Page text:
By 1972, senior Georgetown administrators had decided that curricular requirements in the Walsh School of Foreign Service were in sore need of reform.

The SFS had experienced a drop-off in admissions which university officials attributed to “the overburdening of required courses on the students” and a “national drop of interest in international relations” according to the Jan. 28, 1972 edition of THE HOYA.

On Jan. 26 a crowd of students and faculty filled Georgetown’s Hall of Nations in Walsh to hear SFS Dean Peter Krogh defend the plans of a special curriculum committee to radically modify the SFS course of study.

The committee’s proposed changes included eliminating required U.S. Constitution and government courses and doing away with all math requirements.

Not all attendees appreciated the proposed changes.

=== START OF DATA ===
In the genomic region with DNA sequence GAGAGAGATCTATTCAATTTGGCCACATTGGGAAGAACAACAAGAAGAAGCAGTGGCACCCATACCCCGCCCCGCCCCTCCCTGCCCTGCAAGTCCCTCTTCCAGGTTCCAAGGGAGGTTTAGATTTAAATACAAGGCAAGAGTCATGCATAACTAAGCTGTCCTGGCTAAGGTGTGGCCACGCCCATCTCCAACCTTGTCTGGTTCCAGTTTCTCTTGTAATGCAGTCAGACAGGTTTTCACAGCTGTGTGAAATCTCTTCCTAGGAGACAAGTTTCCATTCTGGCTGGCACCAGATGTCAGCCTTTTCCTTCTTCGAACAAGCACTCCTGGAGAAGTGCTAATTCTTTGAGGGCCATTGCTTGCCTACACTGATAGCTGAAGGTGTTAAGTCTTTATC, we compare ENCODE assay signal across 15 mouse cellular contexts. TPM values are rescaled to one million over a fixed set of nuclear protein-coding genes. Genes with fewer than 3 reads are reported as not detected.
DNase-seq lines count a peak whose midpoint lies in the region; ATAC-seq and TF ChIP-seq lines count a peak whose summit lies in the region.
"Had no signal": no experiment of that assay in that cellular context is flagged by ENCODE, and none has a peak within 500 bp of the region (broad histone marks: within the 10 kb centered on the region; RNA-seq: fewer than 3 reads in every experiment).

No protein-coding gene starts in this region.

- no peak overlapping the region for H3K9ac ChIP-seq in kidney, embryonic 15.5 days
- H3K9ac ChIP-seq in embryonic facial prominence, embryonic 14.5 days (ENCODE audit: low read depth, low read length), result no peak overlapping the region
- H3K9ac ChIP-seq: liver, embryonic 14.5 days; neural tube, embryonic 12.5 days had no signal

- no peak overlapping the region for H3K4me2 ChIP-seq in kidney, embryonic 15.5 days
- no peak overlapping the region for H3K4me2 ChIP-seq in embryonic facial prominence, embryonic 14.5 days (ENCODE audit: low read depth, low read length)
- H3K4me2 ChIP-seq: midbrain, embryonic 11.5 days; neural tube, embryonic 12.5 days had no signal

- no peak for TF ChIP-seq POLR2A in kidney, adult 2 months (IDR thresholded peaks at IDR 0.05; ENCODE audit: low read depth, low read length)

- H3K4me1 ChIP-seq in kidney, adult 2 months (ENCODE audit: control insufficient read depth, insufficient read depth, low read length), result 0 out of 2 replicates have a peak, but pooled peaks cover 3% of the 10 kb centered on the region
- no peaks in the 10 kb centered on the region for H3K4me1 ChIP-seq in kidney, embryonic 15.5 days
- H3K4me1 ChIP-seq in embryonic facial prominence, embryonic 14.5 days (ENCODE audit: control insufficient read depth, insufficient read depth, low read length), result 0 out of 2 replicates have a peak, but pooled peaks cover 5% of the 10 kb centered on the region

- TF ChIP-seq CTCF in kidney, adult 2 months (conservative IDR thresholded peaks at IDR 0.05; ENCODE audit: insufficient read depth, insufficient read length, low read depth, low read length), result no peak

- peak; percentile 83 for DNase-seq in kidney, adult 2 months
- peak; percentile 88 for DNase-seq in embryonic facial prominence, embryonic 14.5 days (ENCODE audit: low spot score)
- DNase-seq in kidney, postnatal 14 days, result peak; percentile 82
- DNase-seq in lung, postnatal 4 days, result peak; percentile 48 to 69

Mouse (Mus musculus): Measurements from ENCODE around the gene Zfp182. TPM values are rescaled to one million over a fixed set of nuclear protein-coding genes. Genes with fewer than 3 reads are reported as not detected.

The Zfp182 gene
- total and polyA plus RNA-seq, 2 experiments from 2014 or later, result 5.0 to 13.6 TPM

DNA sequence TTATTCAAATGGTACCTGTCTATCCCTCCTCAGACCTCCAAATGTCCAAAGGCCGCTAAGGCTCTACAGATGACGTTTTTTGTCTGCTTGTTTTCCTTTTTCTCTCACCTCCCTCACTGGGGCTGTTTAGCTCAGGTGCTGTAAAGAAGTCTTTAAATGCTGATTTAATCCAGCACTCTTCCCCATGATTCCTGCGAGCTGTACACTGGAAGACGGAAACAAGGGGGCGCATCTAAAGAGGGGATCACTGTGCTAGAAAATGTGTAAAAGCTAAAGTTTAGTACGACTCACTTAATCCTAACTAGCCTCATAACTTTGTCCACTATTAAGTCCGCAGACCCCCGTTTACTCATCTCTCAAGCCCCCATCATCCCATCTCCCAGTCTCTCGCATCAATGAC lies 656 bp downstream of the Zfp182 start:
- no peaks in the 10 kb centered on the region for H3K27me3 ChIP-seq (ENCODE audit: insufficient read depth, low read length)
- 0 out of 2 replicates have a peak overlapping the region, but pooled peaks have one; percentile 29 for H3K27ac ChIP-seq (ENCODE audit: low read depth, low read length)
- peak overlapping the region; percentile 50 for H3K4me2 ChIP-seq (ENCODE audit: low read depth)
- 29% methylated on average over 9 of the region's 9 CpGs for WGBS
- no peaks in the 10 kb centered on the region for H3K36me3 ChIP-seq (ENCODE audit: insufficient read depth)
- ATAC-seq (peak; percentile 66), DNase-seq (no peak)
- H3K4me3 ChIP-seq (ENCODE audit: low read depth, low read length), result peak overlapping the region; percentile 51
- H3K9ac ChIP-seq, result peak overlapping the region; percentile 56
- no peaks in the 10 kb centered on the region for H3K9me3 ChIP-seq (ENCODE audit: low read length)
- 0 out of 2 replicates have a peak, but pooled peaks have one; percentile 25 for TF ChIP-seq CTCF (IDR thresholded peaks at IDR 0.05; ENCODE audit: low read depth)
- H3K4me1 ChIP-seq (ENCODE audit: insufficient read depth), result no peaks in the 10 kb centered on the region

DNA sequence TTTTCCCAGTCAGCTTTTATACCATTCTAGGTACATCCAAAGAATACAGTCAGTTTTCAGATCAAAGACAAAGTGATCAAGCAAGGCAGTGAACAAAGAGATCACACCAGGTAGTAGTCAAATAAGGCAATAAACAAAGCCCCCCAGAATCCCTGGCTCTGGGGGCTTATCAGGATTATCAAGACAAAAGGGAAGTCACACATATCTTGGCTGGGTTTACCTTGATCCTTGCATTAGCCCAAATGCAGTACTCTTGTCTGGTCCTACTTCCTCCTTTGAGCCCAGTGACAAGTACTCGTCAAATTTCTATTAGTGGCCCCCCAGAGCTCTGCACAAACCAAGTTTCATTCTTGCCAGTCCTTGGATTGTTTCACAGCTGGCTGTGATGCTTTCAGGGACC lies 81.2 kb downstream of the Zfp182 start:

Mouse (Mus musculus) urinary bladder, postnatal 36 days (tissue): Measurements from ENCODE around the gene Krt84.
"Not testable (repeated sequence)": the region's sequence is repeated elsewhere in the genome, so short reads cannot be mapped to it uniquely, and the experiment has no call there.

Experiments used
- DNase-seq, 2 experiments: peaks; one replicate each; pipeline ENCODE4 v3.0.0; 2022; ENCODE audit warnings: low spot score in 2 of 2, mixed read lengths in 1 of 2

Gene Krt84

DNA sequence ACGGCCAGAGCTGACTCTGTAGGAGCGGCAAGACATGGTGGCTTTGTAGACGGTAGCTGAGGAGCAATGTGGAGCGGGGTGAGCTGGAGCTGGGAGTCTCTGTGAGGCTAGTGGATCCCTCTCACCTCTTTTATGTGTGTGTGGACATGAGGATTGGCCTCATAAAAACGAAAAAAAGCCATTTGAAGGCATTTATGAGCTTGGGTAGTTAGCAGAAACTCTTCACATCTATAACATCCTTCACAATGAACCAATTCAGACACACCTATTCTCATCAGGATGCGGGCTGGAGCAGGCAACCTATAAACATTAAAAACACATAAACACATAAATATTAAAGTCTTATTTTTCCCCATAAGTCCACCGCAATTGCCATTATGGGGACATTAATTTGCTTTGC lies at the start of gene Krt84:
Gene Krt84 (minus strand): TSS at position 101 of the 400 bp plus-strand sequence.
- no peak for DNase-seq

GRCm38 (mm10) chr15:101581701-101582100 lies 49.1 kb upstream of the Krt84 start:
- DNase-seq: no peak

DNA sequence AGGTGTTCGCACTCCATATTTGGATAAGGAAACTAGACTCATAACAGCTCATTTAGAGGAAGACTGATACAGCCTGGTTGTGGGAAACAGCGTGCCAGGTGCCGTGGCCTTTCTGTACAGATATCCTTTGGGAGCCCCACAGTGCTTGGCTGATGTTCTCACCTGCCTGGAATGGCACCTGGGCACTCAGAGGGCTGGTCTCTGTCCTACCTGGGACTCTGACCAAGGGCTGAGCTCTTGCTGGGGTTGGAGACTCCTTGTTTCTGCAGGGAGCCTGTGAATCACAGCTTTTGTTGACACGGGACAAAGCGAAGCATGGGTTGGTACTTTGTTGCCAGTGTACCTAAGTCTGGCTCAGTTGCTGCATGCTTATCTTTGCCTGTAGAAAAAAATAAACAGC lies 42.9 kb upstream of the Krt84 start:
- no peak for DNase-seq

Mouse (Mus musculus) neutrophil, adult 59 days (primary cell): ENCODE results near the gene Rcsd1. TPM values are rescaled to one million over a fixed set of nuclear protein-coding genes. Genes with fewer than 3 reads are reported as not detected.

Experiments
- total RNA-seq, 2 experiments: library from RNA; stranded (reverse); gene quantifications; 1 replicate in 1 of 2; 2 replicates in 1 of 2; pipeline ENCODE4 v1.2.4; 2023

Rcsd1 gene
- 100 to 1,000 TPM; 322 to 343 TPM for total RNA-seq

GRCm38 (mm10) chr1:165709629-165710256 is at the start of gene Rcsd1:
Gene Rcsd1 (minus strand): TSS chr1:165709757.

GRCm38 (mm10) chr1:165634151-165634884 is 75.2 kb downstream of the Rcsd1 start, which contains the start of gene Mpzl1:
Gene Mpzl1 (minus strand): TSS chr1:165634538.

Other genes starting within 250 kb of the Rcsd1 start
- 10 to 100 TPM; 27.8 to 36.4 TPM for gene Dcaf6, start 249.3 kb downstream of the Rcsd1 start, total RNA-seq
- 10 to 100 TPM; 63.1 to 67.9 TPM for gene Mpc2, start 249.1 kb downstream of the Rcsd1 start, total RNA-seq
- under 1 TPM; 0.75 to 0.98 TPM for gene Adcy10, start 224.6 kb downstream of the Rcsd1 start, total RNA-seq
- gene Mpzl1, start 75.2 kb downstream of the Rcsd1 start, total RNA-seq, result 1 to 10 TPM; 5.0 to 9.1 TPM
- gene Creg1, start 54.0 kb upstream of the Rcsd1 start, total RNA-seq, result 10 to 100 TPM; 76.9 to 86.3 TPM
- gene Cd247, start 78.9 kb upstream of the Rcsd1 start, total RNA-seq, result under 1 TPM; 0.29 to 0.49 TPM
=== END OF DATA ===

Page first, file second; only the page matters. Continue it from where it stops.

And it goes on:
Academic representative Bruce Magid (SFS ’73) complained that students had not been consulted enough during the process and said that “elected students don’t have the power they’re purported to have,” according to THE HOYA.

But Krogh, in response to complaints that students had not had a voice on the committee determining the new curriculum, pointed out that the “committee of 19 includes 10 faculty and seven appointed students who had all been elected representatives from the school .”

Despite criticism, Krogh would help push through most of the proposed changes in the next few years. By the end of the 1970s he had played a large part in making the SFS more competitive than ever.

Krogh also helped set trends by establishing multiple specialized programs including Asian and African studies at Georgetown.

He retired in 1995 and today serves as Dean Emeritus of the School of Foreign Service.

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